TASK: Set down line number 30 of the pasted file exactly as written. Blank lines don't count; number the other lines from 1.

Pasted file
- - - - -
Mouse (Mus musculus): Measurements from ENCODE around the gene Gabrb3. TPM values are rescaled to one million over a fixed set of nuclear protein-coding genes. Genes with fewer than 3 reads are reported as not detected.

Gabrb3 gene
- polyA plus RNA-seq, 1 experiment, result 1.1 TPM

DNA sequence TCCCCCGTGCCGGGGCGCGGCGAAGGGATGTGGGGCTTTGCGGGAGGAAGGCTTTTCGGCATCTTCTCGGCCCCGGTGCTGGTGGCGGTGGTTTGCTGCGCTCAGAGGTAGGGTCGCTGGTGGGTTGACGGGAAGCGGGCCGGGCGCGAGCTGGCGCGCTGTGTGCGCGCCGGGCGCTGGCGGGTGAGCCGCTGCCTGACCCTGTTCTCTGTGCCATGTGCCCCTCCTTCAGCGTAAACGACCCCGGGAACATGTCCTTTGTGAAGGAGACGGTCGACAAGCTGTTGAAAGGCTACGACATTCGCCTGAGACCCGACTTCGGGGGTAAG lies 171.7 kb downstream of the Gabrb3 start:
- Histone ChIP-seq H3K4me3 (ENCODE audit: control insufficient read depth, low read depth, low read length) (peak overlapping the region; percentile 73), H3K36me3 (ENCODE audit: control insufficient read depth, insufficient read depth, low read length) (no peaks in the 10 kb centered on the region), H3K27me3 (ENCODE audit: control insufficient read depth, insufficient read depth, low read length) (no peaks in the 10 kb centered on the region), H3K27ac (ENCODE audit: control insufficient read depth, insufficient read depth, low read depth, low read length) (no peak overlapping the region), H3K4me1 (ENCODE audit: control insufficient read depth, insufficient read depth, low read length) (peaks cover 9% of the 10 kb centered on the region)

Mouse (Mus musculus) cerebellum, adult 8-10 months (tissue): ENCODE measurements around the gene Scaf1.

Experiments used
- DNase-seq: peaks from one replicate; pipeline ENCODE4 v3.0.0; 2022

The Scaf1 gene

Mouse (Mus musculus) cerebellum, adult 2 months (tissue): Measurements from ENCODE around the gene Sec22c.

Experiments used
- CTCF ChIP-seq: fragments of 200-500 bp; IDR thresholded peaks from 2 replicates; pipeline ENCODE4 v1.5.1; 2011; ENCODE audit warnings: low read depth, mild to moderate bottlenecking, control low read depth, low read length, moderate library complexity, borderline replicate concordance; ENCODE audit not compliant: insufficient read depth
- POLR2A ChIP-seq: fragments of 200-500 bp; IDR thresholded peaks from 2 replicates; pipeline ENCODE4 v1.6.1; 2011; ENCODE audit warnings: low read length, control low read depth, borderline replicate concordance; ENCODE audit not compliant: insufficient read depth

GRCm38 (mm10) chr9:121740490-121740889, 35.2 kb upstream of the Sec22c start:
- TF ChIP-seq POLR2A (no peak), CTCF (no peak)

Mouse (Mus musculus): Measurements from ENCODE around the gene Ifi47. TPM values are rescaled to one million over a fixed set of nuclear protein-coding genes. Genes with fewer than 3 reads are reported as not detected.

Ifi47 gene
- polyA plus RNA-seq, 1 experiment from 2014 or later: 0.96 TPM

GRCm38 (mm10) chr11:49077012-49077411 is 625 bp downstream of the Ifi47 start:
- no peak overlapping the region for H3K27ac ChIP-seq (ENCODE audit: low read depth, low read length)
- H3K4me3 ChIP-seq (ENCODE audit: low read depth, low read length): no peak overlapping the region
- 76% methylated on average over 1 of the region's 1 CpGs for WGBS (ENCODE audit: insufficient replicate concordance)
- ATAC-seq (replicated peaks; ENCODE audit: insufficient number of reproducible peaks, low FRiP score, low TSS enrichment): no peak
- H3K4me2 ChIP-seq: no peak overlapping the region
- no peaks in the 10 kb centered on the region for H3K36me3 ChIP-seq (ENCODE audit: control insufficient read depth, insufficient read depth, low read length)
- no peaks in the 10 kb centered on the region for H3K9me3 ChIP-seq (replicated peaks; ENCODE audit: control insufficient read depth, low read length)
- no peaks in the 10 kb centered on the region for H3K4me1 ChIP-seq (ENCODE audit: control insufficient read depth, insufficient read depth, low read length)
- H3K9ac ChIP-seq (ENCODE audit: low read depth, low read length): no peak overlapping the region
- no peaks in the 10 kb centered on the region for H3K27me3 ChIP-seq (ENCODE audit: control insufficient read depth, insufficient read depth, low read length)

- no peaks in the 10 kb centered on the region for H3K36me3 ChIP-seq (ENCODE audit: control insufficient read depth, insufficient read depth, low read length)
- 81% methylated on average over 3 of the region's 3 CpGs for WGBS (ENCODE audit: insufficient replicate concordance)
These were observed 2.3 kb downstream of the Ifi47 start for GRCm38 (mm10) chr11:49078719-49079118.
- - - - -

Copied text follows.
- no peaks in the 10 kb centered on the region for H3K36me3 ChIP-seq (ENCODE audit: control insufficient read depth, insufficient read depth, low read length)